Office of External Affairs
Mountain-Prairie Region

NEWS RELEASE

U.S. Fish and Wildlife Service
Mountain-Prairie Region
134 Union Boulevard
Lakewood, Colorado 80228

August 16, 2010

Contacts: Ann Carlson 303-236-4264

               Diane Katzenberger 303-236-4578

 

Petition Seeking Endangered Species Act Protection for the Brian Head Mountainsnail Does Not Establish Need for Listing

 

The U.S. Fish and Wildlife Service (Service) has determined that the petition to list the Brian Head mountainsnail (Oreohelix parawanensis), found in Iron County, Utah as threatened or endangered under the Endangered Species Act does not provide substantial information indicating that the species may be warranted for listing.

 

The Service made this determination in response to a petition received in July 2007 from Forest Guardians (now WildEarth Guardians) requesting that the Service list 206 species, including Brian Head mountainsnail.

 

In February 2009, the Service published an initial finding regarding 165 of the 206 petitioned species, concluding that the petition did not present substantial information that listing of those species may be warranted; this finding included the Brian Head mountainsnail. 

 

That finding mistakenly included the Brian Head mountainsnail in the category of species for which no information was provided in the petition.  The Brian Head mounatinsnail should have been placed in the category of species where some information on the species was provided, but that the information was not substantial. 

 

Subsequent to the 2009 finding, WildEarth Guardians filed a lawsuit over the not-substantial determination.  In a stipulated settlement agreement, the Service agreed to reassess the petition with respect to the Brian Head mountainsnail and issue a new 90-day petition finding.  Today’s finding satisfies that stipulated settlement.

 

The Brian Head mountainsnail is reported from one localized population at a rock slide on the southwest slope of Brian Head Peak, Iron County, Utah.  In 2002, the first living examples (18 individuals) of the species were documented at 4 of 14 small survey stations within an area of about 11 hectares. This data represents the best information on Brian Head mountainsnail abundance.  While several potential threats were mentioned in the NatureServe database and in Utah Division of Wildlife Resources documents, none of the threats were verified to actually exist or to be affecting the species.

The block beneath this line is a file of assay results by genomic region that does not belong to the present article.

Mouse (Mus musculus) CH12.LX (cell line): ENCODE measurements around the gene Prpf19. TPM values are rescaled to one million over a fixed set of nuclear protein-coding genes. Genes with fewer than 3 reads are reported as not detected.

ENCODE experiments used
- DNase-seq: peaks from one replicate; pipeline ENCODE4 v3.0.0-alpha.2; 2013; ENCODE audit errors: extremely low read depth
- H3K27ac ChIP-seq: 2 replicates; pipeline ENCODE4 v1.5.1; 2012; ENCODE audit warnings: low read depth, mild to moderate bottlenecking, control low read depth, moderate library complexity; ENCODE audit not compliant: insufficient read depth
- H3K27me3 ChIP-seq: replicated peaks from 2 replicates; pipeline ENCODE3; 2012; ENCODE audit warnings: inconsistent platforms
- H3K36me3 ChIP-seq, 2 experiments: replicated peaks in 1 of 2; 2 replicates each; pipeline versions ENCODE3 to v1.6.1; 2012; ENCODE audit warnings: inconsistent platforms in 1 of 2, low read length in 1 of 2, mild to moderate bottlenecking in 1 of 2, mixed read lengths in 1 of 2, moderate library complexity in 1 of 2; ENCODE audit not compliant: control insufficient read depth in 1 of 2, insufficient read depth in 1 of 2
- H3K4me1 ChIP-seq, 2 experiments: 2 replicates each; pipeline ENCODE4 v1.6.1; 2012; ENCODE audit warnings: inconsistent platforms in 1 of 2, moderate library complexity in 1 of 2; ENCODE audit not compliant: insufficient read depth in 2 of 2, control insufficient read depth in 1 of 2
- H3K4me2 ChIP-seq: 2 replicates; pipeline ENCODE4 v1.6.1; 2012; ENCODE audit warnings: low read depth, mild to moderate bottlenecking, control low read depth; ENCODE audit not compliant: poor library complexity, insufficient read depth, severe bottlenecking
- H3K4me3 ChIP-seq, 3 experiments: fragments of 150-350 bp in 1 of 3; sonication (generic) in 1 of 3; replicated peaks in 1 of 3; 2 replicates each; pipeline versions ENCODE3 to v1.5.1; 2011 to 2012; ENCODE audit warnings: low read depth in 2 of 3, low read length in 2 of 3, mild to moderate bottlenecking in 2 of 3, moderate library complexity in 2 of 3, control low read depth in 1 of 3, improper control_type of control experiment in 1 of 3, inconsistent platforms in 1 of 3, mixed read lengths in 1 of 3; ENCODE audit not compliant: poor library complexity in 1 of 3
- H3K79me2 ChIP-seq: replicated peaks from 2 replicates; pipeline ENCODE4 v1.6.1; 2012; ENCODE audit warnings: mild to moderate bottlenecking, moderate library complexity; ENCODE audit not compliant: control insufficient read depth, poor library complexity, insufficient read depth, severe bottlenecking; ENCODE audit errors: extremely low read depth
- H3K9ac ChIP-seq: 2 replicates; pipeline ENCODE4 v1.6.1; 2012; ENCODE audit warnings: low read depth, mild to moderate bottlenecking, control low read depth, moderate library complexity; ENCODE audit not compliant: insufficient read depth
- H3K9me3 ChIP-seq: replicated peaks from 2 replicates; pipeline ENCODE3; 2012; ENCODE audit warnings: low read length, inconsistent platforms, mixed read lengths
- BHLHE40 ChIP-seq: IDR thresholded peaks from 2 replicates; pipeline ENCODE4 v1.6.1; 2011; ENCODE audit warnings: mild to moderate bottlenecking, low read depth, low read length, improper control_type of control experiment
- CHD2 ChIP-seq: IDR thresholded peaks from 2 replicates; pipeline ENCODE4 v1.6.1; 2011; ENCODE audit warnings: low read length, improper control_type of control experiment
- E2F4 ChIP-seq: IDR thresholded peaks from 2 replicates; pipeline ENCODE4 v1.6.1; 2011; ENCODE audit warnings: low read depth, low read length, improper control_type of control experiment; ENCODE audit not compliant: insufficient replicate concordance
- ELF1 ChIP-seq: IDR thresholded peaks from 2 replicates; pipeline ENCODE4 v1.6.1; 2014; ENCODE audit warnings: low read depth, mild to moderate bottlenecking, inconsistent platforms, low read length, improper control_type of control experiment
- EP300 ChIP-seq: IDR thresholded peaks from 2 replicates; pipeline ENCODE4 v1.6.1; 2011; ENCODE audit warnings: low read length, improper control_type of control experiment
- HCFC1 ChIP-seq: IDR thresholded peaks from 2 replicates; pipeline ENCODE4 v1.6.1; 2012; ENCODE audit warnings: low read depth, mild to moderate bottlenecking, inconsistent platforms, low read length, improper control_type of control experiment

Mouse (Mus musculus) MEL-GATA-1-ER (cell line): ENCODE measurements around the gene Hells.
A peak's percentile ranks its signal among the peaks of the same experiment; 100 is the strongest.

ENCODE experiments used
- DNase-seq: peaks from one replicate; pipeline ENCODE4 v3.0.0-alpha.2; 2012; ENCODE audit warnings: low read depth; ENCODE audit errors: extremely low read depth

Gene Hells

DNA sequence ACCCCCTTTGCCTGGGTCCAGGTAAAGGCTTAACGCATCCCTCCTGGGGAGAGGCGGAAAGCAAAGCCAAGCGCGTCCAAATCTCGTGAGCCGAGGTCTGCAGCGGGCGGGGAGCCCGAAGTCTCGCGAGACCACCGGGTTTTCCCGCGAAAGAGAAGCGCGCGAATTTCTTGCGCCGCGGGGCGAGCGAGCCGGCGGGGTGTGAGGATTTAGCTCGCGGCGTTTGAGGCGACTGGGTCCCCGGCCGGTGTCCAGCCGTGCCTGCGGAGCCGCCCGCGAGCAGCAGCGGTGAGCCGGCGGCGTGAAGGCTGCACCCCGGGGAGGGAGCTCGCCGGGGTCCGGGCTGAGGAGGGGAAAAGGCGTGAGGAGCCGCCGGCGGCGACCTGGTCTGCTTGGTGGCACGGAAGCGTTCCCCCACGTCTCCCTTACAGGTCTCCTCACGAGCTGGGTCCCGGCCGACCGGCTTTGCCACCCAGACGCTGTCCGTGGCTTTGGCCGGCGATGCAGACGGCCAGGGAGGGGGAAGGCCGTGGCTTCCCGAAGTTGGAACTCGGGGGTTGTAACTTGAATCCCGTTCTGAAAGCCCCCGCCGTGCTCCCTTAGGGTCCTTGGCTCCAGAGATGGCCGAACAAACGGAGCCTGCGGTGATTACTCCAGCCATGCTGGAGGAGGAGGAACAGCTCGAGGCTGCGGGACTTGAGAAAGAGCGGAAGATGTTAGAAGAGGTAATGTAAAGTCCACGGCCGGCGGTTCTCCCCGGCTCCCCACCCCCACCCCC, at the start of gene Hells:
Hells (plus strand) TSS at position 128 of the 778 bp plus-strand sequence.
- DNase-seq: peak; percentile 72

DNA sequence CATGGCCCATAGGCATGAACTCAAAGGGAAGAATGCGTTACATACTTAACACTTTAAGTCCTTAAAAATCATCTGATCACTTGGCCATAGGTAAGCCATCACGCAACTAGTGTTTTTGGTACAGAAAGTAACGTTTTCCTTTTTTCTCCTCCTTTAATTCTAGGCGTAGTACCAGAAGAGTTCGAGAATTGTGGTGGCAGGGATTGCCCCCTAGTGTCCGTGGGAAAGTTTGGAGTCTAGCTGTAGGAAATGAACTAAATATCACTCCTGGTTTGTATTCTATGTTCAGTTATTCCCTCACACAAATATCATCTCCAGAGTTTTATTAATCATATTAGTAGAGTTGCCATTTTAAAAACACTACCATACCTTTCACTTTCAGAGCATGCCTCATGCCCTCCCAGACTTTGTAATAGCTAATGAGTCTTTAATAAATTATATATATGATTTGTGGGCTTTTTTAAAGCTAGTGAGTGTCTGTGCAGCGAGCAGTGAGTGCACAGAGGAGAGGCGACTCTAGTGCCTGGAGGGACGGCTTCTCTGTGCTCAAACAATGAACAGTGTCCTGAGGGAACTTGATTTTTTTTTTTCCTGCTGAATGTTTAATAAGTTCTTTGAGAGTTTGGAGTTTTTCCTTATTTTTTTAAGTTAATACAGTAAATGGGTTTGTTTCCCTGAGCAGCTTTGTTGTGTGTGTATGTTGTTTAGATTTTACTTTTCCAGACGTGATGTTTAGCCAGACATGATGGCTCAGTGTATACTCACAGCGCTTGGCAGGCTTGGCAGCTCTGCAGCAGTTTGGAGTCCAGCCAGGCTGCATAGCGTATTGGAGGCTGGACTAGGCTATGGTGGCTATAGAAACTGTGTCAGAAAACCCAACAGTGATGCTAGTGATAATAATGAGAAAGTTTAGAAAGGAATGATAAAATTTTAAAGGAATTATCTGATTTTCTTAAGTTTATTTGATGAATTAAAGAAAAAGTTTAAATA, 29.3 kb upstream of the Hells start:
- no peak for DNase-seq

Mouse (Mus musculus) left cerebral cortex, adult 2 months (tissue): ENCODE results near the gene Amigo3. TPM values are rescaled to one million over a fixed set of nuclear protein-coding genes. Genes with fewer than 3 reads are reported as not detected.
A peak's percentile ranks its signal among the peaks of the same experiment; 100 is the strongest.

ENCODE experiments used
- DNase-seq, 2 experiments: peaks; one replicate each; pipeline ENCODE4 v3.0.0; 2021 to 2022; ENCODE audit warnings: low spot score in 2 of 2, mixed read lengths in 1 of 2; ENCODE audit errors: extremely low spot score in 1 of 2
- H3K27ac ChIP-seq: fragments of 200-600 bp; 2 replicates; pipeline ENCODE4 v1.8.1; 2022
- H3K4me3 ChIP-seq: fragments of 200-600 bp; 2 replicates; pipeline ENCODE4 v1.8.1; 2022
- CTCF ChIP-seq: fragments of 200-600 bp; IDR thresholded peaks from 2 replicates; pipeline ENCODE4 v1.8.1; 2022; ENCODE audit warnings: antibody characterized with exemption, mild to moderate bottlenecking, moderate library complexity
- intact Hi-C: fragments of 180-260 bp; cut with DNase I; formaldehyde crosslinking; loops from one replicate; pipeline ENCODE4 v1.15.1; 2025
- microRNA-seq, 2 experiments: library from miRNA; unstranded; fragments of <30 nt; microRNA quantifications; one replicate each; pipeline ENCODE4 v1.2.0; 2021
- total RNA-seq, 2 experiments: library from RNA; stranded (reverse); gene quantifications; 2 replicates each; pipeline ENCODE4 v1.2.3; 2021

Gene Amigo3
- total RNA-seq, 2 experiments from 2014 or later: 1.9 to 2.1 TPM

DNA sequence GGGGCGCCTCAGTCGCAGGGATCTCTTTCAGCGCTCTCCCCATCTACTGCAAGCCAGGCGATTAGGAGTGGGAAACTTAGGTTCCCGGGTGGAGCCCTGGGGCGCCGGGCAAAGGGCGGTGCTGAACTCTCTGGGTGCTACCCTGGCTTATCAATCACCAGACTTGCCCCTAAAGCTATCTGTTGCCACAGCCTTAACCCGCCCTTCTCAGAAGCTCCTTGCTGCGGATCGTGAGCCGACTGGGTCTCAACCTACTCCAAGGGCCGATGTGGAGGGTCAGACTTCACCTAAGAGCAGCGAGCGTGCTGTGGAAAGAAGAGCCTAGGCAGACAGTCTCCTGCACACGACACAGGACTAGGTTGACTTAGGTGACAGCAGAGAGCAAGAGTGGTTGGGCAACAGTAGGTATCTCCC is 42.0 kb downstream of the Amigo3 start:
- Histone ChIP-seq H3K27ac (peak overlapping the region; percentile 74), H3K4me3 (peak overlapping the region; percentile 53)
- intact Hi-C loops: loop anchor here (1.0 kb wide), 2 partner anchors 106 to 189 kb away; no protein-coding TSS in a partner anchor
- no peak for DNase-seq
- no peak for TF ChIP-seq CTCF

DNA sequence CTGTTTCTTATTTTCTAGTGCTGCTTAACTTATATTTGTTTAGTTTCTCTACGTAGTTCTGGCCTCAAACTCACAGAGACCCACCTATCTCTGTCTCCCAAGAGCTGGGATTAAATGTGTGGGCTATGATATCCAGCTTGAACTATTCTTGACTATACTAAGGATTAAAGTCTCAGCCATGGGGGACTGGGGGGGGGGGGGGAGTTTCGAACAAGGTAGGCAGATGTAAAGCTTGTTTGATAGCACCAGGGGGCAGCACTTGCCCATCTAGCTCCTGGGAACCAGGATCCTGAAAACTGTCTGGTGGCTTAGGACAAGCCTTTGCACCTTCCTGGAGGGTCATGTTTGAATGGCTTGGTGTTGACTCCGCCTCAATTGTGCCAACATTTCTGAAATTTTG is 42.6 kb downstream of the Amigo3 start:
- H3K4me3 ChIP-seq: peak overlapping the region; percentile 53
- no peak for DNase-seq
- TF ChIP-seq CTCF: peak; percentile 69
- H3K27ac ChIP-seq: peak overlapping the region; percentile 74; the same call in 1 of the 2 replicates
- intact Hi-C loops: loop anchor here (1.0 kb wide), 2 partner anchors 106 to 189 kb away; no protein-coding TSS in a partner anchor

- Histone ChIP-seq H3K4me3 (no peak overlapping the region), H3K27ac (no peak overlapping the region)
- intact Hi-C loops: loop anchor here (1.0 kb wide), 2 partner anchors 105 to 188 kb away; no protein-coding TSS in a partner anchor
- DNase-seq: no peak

The petition cited the species’ rarity as a threat in and of itself.  Information on a species’ rarity is relevant to the conservation status of a species.  Generally, a species that has a geographically restricted range is likely to be more susceptible to environmental threats (e.g., fire, flood, drought, human land use), if they occur, than a species that is more widespread.  A single event could affect a larger total percentage of the range of a rare species than of a widespread species.  However, for the Brian Head mountainsnail, we have no substantial information to evaluate whether any environmental or human-caused threats are negatively affecting the species or are likely to do so in the foreseeable future. 

 

The ESA provides for citizens and organizations to petition the Service to add to or remove species from the lists of threatened and endangered wildlife and plants. The Service is required to make a 90-day finding on whether the petition presents substantial information that the petitioned action may be warranted.

 

The petition finding will be published in the Federal Register on August 17, 2010.

 

For more information about this finding, please visit the Service’s web site at:  http://www.fws.gov/mountain-prairie/endspp/206SpeciesPetition/index.html

 

The mission of the U.S. Fish and Wildlife Service is working with others to conserve, protect and enhance fish, wildlife, plants and their habitats for the continuing benefit of the American people. We are both a leader and trusted partner in fish and wildlife conservation, known for our scientific excellence, stewardship of lands and natural resources, dedicated professionals and commitment to public service. For more information on our work and the people who make it happen, visit www.fws.gov.

 

                                                                          - FWS -